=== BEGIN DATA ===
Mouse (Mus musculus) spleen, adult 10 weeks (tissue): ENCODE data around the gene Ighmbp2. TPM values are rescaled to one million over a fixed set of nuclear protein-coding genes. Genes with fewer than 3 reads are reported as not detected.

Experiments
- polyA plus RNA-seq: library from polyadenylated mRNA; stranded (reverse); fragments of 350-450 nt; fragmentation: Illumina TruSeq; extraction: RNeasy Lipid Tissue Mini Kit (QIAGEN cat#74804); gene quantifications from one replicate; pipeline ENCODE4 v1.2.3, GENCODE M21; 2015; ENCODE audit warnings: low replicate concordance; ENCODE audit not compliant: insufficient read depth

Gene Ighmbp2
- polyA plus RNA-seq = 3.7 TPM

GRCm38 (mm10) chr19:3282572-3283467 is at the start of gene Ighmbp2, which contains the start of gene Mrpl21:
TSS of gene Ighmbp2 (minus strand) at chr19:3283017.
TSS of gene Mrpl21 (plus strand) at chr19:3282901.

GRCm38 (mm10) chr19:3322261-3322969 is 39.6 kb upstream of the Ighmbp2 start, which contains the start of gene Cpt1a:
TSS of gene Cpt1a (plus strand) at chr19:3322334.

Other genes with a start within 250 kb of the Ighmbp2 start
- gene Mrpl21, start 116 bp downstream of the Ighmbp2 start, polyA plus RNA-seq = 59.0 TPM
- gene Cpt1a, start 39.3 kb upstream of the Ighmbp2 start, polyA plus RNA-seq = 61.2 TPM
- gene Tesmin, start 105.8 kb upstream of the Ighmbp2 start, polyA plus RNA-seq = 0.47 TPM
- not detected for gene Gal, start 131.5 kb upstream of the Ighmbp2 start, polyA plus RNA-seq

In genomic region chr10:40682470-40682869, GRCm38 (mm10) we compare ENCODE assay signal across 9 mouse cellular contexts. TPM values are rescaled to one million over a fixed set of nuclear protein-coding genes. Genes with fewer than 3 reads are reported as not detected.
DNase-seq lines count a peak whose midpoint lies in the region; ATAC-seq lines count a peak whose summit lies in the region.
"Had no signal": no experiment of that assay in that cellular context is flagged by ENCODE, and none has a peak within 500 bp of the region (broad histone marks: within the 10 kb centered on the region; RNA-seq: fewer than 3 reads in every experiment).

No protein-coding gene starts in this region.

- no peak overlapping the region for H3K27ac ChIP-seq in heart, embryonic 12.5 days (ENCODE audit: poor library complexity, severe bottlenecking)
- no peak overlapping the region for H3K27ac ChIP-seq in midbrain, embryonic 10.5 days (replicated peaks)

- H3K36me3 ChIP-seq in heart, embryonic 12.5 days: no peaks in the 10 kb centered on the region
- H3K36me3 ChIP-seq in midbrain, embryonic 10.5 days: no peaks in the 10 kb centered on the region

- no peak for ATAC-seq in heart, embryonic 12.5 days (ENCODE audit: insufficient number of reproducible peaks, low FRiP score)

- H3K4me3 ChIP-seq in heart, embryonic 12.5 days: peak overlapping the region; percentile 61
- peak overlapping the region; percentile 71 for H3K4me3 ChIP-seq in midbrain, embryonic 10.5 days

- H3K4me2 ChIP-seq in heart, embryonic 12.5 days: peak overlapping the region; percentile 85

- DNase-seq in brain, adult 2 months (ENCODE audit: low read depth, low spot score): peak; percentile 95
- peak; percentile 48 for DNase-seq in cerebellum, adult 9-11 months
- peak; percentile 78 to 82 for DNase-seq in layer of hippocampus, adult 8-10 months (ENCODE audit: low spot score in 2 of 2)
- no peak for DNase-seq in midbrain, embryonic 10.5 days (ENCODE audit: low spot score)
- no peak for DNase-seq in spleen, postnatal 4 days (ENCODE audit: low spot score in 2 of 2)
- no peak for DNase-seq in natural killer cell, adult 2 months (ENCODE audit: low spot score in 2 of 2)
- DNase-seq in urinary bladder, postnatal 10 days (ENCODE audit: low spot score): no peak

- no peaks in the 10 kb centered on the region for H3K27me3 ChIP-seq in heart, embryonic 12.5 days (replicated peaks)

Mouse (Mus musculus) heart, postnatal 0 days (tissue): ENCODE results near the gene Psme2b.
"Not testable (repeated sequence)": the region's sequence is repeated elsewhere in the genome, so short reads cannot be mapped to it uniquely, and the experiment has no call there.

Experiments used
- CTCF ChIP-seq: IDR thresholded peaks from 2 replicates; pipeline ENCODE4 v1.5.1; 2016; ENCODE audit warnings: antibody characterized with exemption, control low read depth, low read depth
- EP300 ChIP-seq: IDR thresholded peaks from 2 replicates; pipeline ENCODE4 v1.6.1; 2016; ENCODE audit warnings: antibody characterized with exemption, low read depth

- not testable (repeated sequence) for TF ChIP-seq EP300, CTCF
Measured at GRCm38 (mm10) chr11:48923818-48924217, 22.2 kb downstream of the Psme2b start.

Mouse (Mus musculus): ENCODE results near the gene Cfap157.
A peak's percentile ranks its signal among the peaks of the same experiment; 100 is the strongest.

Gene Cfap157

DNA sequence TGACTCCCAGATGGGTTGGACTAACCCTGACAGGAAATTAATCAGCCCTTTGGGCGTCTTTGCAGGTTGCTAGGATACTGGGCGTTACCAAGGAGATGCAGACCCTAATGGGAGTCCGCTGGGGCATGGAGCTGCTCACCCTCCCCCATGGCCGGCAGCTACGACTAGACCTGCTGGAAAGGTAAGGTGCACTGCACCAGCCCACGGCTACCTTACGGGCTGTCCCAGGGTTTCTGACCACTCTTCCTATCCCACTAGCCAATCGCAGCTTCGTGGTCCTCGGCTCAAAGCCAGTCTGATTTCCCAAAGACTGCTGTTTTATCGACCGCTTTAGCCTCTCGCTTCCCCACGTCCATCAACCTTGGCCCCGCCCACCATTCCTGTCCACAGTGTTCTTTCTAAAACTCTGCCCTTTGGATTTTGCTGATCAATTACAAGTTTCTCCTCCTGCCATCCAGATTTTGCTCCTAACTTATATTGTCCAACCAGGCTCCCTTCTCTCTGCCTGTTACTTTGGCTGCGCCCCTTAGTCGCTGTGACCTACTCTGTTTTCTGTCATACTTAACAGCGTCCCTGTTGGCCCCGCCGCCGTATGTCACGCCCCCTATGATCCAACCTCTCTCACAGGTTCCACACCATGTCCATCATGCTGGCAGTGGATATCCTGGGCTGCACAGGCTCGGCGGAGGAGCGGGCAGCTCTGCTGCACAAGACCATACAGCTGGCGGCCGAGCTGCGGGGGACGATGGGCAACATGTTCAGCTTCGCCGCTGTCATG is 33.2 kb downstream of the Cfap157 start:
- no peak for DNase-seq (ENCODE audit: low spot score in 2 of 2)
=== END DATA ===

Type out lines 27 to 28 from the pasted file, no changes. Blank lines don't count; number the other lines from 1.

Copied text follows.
- H3K4me2 ChIP-seq in heart, embryonic 12.5 days: peak overlapping the region; percentile 85

- DNase-seq in brain, adult 2 months (ENCODE audit: low read depth, low spot score): peak; percentile 95